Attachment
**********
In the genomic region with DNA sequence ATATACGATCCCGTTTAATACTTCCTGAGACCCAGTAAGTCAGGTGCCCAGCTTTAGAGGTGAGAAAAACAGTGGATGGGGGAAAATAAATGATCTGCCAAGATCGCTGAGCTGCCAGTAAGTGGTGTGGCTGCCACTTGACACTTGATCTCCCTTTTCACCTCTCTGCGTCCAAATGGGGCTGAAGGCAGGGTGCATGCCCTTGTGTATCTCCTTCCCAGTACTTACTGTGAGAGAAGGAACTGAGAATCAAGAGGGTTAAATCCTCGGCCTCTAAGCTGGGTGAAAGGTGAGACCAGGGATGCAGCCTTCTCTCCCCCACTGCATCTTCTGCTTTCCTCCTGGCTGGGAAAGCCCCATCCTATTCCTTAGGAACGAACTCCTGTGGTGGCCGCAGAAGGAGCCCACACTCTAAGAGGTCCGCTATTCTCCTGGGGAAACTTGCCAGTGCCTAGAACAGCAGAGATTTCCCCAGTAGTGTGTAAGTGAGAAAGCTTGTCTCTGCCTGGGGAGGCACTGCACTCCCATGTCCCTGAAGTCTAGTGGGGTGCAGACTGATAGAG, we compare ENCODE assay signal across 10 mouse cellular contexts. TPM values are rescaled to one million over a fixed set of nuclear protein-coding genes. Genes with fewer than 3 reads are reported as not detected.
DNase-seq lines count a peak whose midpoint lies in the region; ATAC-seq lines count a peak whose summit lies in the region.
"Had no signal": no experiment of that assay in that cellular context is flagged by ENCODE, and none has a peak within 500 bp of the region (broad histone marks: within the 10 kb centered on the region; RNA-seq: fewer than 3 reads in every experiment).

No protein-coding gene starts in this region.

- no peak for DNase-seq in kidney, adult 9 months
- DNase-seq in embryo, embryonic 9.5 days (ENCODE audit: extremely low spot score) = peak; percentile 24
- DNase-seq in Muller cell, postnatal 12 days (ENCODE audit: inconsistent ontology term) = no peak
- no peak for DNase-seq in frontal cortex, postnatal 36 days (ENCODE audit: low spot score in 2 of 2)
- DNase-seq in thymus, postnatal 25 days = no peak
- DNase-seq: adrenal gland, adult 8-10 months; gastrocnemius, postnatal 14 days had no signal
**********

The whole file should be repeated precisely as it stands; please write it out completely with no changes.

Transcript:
In the genomic region with DNA sequence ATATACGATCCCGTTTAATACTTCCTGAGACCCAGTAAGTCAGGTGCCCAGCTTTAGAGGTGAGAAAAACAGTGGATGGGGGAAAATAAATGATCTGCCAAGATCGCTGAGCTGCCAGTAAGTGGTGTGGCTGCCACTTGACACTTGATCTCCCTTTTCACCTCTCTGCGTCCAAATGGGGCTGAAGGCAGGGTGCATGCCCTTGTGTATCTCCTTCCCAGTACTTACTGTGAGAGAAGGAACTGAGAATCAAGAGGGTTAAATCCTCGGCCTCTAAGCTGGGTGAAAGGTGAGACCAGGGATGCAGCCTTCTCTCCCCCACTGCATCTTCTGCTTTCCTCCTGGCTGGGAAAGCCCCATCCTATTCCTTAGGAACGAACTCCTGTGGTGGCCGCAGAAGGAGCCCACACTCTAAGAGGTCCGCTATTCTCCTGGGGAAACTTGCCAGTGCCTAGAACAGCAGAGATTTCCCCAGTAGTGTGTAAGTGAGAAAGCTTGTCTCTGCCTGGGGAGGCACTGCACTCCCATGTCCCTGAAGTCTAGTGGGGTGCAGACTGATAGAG, we compare ENCODE assay signal across 10 mouse cellular contexts. TPM values are rescaled to one million over a fixed set of nuclear protein-coding genes. Genes with fewer than 3 reads are reported as not detected.
DNase-seq lines count a peak whose midpoint lies in the region; ATAC-seq lines count a peak whose summit lies in the region.
"Had no signal": no experiment of that assay in that cellular context is flagged by ENCODE, and none has a peak within 500 bp of the region (broad histone marks: within the 10 kb centered on the region; RNA-seq: fewer than 3 reads in every experiment).

No protein-coding gene starts in this region.

- no peak for DNase-seq in kidney, adult 9 months
- DNase-seq in embryo, embryonic 9.5 days (ENCODE audit: extremely low spot score) = peak; percentile 24
- DNase-seq in Muller cell, postnatal 12 days (ENCODE audit: inconsistent ontology term) = no peak
- no peak for DNase-seq in frontal cortex, postnatal 36 days (ENCODE audit: low spot score in 2 of 2)
- DNase-seq in thymus, postnatal 25 days = no peak
- DNase-seq: adrenal gland, adult 8-10 months; gastrocnemius, postnatal 14 days had no signal